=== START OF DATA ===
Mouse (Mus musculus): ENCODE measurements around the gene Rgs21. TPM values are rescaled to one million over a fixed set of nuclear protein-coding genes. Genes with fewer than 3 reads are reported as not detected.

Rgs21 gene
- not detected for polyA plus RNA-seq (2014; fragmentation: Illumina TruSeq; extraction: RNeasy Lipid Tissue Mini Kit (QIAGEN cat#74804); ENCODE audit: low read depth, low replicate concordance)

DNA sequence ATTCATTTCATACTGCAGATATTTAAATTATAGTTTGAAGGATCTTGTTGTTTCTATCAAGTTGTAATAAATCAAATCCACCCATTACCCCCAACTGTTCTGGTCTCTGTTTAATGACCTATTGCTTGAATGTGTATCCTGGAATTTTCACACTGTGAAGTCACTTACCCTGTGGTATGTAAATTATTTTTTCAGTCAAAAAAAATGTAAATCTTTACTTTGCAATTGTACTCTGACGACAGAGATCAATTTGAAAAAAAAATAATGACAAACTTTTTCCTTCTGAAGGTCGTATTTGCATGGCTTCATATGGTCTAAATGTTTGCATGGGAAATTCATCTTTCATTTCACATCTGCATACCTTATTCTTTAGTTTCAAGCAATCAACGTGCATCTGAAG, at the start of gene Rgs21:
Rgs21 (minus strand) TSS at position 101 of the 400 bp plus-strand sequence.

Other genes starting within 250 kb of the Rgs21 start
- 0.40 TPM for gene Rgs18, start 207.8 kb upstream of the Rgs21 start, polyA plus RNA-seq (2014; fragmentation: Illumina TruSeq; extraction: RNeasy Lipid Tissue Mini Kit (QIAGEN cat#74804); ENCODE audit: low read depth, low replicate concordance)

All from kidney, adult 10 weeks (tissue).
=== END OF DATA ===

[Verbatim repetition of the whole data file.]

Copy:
Mouse (Mus musculus): ENCODE measurements around the gene Rgs21. TPM values are rescaled to one million over a fixed set of nuclear protein-coding genes. Genes with fewer than 3 reads are reported as not detected.

Rgs21 gene
- not detected for polyA plus RNA-seq (2014; fragmentation: Illumina TruSeq; extraction: RNeasy Lipid Tissue Mini Kit (QIAGEN cat#74804); ENCODE audit: low read depth, low replicate concordance)

DNA sequence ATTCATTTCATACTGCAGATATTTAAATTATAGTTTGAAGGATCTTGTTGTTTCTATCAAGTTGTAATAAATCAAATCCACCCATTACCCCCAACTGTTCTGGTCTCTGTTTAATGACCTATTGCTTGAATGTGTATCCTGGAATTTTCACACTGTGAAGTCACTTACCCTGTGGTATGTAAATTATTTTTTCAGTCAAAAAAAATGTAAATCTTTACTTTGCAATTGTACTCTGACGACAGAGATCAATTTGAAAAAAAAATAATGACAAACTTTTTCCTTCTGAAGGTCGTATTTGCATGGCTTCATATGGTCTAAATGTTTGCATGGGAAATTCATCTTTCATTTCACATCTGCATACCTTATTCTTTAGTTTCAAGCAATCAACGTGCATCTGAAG, at the start of gene Rgs21:
Rgs21 (minus strand) TSS at position 101 of the 400 bp plus-strand sequence.

Other genes starting within 250 kb of the Rgs21 start
- 0.40 TPM for gene Rgs18, start 207.8 kb upstream of the Rgs21 start, polyA plus RNA-seq (2014; fragmentation: Illumina TruSeq; extraction: RNeasy Lipid Tissue Mini Kit (QIAGEN cat#74804); ENCODE audit: low read depth, low replicate concordance)

All from kidney, adult 10 weeks (tissue).